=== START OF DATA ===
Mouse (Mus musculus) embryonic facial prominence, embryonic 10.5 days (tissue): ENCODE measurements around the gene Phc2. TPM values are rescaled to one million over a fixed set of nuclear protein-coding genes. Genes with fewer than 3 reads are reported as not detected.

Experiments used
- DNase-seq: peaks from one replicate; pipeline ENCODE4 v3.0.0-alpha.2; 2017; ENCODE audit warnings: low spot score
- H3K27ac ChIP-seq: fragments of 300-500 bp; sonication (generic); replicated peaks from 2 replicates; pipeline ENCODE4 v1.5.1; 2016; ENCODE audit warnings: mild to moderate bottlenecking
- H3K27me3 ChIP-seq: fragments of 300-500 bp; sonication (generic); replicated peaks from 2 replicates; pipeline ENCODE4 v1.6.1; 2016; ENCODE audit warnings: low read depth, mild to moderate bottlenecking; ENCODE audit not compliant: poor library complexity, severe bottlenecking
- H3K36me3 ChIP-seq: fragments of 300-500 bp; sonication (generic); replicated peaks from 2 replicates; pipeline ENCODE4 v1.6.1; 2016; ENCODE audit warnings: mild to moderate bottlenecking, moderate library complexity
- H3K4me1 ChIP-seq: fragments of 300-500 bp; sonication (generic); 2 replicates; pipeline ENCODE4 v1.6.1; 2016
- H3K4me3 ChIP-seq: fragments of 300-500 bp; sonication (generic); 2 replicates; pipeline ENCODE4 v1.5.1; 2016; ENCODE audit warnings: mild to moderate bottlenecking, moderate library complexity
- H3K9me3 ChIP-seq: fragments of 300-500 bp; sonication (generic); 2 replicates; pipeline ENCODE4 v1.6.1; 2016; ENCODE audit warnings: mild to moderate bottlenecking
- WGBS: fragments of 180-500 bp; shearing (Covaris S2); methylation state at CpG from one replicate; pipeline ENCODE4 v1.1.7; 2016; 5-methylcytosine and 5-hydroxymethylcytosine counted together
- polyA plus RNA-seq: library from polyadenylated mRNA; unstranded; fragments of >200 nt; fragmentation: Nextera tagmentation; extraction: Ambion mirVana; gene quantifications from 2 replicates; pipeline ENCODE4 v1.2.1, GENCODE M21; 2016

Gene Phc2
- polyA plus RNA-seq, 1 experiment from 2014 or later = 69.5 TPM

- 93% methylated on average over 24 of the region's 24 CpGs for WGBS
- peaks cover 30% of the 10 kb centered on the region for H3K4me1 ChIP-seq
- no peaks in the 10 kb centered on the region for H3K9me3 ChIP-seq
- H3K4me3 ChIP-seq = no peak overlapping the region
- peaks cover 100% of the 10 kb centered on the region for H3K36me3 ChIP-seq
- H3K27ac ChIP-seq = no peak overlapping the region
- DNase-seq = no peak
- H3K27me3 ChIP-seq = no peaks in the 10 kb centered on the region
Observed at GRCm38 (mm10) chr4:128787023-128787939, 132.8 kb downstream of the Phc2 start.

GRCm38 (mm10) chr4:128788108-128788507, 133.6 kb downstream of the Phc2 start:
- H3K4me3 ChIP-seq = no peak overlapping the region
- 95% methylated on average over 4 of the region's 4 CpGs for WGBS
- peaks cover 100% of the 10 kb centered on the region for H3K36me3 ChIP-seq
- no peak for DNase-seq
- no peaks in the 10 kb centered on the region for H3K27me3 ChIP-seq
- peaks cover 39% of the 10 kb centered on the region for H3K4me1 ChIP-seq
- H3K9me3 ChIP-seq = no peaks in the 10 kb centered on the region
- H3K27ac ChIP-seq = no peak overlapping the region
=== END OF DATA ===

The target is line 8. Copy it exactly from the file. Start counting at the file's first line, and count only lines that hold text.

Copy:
- H3K4me3 ChIP-seq: fragments of 300-500 bp; sonication (generic); 2 replicates; pipeline ENCODE4 v1.5.1; 2016; ENCODE audit warnings: mild to moderate bottlenecking, moderate library complexity